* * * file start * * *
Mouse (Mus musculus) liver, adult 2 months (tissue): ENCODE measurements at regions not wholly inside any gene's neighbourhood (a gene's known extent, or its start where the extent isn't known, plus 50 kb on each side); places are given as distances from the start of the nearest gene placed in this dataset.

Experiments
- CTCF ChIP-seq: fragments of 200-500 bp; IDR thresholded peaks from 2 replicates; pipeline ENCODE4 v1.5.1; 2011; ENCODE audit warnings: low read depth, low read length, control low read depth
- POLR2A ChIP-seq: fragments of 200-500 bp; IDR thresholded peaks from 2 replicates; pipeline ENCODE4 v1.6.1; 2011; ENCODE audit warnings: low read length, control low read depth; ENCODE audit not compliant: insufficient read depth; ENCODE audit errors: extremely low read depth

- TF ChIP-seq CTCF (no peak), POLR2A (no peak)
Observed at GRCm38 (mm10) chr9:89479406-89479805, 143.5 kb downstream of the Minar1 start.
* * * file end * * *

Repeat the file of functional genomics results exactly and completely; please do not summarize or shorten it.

Mouse (Mus musculus) liver, adult 2 months (tissue): ENCODE measurements at regions not wholly inside any gene's neighbourhood (a gene's known extent, or its start where the extent isn't known, plus 50 kb on each side); places are given as distances from the start of the nearest gene placed in this dataset.

Experiments
- CTCF ChIP-seq: fragments of 200-500 bp; IDR thresholded peaks from 2 replicates; pipeline ENCODE4 v1.5.1; 2011; ENCODE audit warnings: low read depth, low read length, control low read depth
- POLR2A ChIP-seq: fragments of 200-500 bp; IDR thresholded peaks from 2 replicates; pipeline ENCODE4 v1.6.1; 2011; ENCODE audit warnings: low read length, control low read depth; ENCODE audit not compliant: insufficient read depth; ENCODE audit errors: extremely low read depth

- TF ChIP-seq CTCF (no peak), POLR2A (no peak)
Observed at GRCm38 (mm10) chr9:89479406-89479805, 143.5 kb downstream of the Minar1 start.